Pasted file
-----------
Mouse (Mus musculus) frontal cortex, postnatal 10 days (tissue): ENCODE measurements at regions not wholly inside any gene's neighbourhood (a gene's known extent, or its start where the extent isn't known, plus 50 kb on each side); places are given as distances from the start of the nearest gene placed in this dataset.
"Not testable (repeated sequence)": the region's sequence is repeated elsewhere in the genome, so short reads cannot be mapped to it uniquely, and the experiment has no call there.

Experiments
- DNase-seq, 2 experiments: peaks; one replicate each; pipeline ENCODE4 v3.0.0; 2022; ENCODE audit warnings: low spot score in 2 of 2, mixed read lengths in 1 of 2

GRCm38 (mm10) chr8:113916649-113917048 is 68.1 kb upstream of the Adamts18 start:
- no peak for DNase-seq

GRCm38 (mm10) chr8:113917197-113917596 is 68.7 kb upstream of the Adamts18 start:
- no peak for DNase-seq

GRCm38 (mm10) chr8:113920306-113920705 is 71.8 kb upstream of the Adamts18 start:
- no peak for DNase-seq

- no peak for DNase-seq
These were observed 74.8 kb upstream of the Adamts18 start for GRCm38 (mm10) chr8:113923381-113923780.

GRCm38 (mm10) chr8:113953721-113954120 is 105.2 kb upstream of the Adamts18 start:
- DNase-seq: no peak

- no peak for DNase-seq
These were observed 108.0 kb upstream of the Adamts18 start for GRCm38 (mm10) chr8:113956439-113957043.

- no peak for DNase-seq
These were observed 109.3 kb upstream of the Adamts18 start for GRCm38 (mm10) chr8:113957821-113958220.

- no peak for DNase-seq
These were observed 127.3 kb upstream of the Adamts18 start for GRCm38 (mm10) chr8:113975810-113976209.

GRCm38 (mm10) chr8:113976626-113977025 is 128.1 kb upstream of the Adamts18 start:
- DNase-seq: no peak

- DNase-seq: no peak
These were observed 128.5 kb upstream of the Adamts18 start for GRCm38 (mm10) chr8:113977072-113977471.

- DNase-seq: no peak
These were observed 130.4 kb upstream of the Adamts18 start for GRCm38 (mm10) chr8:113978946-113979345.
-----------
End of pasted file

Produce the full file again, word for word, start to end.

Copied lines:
Mouse (Mus musculus) frontal cortex, postnatal 10 days (tissue): ENCODE measurements at regions not wholly inside any gene's neighbourhood (a gene's known extent, or its start where the extent isn't known, plus 50 kb on each side); places are given as distances from the start of the nearest gene placed in this dataset.
"Not testable (repeated sequence)": the region's sequence is repeated elsewhere in the genome, so short reads cannot be mapped to it uniquely, and the experiment has no call there.

Experiments
- DNase-seq, 2 experiments: peaks; one replicate each; pipeline ENCODE4 v3.0.0; 2022; ENCODE audit warnings: low spot score in 2 of 2, mixed read lengths in 1 of 2

GRCm38 (mm10) chr8:113916649-113917048 is 68.1 kb upstream of the Adamts18 start:
- no peak for DNase-seq

GRCm38 (mm10) chr8:113917197-113917596 is 68.7 kb upstream of the Adamts18 start:
- no peak for DNase-seq

GRCm38 (mm10) chr8:113920306-113920705 is 71.8 kb upstream of the Adamts18 start:
- no peak for DNase-seq

- no peak for DNase-seq
These were observed 74.8 kb upstream of the Adamts18 start for GRCm38 (mm10) chr8:113923381-113923780.

GRCm38 (mm10) chr8:113953721-113954120 is 105.2 kb upstream of the Adamts18 start:
- DNase-seq: no peak

- no peak for DNase-seq
These were observed 108.0 kb upstream of the Adamts18 start for GRCm38 (mm10) chr8:113956439-113957043.

- no peak for DNase-seq
These were observed 109.3 kb upstream of the Adamts18 start for GRCm38 (mm10) chr8:113957821-113958220.

- no peak for DNase-seq
These were observed 127.3 kb upstream of the Adamts18 start for GRCm38 (mm10) chr8:113975810-113976209.

GRCm38 (mm10) chr8:113976626-113977025 is 128.1 kb upstream of the Adamts18 start:
- DNase-seq: no peak

- DNase-seq: no peak
These were observed 128.5 kb upstream of the Adamts18 start for GRCm38 (mm10) chr8:113977072-113977471.

- DNase-seq: no peak
These were observed 130.4 kb upstream of the Adamts18 start for GRCm38 (mm10) chr8:113978946-113979345.